I am currently on a paid internship, and have been tasked with maintaining an obsolete system that has been developed by multiple developers (at different times) over the course of the past 5 years. Management agrees the "system is on life support", and I receive a fairly regular supply of bug reports from end users currently using the system.
The system isn't obsolete if people are still using it and it's supporting the business activities. Since it's still being used, the business can't just throw it away - it needs to be supported until the need for the system no longer exists. That could be a change in business objectives or a new system has been developed, tested, and deployed successfully to the end users.
Really, 5 years isn't that long. I've worked with code that was 10 years old before. If it's still serving the needs of the user, why throw it away? That's throwing away a lot of money spent to develop it. Until it becomes unfeasible to maintain due to increasing costs or the requirements change drastically, there's no business reason to throw it away.
Management now wants to extend the project for another year, and in the process nearly triple the user base.
If management says that this system is "on life support", why are they trying to deploy it further? It's common that maintenance activities continue on a legacy system until it's replaced, but if a system is in end-of-life, it's not typically deployed to more people. Extending maintenance is one thing, but adding users who rely on the system is a different situation all together.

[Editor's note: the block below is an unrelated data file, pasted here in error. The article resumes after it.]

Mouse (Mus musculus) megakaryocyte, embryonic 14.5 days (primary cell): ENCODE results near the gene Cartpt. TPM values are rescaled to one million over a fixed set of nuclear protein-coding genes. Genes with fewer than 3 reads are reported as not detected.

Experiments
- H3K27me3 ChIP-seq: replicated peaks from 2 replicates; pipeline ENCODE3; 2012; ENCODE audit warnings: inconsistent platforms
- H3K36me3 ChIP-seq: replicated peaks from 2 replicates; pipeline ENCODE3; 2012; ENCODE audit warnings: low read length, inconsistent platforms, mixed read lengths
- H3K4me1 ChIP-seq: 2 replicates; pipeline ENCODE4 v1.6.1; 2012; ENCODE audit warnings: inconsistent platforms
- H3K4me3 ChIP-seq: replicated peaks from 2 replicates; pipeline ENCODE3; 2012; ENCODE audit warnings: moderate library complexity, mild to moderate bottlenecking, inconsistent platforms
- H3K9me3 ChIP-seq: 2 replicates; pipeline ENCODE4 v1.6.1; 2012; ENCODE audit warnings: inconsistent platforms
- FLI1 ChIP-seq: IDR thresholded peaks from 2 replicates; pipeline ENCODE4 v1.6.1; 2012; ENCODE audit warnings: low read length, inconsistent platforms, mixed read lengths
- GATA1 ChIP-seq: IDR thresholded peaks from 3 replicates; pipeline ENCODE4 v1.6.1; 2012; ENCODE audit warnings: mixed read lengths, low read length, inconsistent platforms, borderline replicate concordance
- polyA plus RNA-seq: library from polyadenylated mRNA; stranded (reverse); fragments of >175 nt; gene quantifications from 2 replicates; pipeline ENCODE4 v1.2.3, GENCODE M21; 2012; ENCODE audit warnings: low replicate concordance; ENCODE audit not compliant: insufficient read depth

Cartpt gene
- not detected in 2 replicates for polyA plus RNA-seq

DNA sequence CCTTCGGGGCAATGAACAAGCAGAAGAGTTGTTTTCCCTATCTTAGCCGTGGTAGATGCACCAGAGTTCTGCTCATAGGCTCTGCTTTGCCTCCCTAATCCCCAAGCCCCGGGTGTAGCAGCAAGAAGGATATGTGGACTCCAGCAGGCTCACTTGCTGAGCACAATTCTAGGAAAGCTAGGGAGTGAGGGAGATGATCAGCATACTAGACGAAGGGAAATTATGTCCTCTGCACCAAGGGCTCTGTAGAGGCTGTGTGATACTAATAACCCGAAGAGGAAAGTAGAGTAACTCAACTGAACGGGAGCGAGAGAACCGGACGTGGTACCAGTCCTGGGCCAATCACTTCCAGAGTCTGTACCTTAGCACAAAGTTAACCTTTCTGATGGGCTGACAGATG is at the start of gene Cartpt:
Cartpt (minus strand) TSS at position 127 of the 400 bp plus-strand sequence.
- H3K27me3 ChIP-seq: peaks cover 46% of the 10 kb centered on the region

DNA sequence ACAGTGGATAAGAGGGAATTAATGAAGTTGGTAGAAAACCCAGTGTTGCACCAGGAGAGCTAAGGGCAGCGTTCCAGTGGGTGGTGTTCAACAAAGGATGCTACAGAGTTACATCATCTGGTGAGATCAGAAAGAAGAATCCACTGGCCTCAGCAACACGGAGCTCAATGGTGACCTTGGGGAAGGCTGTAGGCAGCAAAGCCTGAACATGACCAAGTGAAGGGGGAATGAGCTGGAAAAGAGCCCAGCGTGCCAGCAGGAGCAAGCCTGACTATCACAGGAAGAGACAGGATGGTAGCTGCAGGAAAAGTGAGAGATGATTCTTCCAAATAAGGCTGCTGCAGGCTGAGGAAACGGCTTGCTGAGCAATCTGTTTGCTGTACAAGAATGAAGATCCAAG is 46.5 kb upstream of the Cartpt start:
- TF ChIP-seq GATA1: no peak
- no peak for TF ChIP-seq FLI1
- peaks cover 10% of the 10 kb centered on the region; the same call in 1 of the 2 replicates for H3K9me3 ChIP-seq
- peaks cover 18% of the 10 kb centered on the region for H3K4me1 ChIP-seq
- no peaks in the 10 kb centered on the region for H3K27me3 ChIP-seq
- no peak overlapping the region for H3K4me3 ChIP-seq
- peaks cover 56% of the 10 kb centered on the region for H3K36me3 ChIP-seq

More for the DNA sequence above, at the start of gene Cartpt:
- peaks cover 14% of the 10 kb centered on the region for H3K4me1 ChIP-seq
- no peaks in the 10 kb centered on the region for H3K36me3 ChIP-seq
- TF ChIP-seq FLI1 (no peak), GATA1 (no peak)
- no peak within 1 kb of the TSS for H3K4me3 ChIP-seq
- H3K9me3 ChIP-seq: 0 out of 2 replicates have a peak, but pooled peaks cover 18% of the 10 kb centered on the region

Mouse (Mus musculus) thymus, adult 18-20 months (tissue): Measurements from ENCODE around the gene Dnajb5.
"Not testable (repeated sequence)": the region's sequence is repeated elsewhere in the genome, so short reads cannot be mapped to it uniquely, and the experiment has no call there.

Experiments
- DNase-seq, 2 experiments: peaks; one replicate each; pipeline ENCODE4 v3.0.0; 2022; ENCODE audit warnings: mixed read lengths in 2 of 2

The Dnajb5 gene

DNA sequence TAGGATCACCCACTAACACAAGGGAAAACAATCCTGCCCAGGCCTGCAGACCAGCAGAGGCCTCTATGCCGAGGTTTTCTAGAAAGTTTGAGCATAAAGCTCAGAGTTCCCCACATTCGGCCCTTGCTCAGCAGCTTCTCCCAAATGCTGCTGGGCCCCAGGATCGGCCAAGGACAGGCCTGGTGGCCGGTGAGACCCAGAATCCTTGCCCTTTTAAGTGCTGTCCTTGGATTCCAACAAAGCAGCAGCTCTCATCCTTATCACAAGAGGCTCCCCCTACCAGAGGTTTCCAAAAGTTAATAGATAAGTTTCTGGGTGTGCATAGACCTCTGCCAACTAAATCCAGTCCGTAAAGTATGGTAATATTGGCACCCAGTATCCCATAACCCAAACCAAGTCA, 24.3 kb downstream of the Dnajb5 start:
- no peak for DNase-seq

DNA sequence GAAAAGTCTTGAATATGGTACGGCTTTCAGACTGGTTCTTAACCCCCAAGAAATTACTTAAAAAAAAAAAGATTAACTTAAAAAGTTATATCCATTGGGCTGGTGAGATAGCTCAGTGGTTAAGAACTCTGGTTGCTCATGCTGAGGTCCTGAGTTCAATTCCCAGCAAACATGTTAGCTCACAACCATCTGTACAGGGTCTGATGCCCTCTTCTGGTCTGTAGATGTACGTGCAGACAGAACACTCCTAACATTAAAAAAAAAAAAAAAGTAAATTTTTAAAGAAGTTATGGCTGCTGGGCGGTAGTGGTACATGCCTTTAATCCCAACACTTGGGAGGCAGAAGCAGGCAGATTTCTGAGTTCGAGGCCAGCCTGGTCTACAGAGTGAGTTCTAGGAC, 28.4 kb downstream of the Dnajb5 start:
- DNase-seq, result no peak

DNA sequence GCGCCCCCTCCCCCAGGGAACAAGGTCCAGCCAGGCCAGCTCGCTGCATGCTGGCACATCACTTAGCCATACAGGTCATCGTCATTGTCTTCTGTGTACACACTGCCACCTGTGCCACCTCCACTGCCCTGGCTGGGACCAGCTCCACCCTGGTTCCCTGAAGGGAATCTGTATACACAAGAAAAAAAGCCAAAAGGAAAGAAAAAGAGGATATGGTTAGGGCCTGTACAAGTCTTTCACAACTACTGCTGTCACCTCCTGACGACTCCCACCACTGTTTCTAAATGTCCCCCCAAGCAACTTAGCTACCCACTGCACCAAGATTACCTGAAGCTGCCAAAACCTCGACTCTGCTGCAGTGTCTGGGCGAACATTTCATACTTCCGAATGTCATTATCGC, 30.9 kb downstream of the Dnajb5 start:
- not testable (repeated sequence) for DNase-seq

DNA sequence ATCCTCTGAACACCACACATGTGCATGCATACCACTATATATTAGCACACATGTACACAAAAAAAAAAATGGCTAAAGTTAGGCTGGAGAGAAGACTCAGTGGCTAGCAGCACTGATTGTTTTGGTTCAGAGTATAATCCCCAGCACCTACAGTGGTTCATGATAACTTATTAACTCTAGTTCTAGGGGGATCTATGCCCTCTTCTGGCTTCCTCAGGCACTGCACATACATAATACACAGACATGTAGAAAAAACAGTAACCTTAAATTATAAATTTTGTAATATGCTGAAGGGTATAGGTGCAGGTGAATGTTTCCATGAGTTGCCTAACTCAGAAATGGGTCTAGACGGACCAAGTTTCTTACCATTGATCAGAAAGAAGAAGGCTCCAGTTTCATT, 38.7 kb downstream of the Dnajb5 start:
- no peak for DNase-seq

To me, it sounds like it's not actually end of life, but rather in a maintenance phase and will continue to be there until the system no longer serves the needs of the users.
As an intern (or any entry level position) how do I "push back"? I've already written a report stating my concerns, albeit in an open-ended document. Is there protocol or document type for suggesting changes? Am I in a position to make suggestions, or should I simply continue to support the old system?
You need to continue to support the old system. Later, you mention that software is not your company's primary business. In such an environment, the job of software teams is to support the company's primary business. However, the software teams also need to keep the business objectives in mind.
In the mean time, capture your suggestions in a way that isn't overbearing. Point out other technologies or techniques that could be integrated with the system or used if/when a new system is created and their pros/cons. How you do this depends on the company, but considering some later points, perhaps establishing a wiki or other collaborative site would be useful.
In a non-software business, software is a cost and the software teams (especially the software project/program managers) should be working to minimize the cost of building and maintaining software systems as much as possible, while supporting the needs of the end users. Throwing away software that (as far as I can tell, from your post, anyway) meets the needs of the users goes against what's in the best interests of the software team.
*To clarify, software development is not my company's primary business. As such no internal protocols exist. Additionally, the project has no formal documentation at all, no requirements documents. The development is very ad hoc.
To me, this is the problem. Not producing documentation, not developing to a specification, and a lack of consistency tends to increase the cost of developing software. Working toward fixing this would be my highest priority, and I would do that by working on things like a coding standard, version control, producing self-documenting code and design documents, defect tracking, and requirements specifications.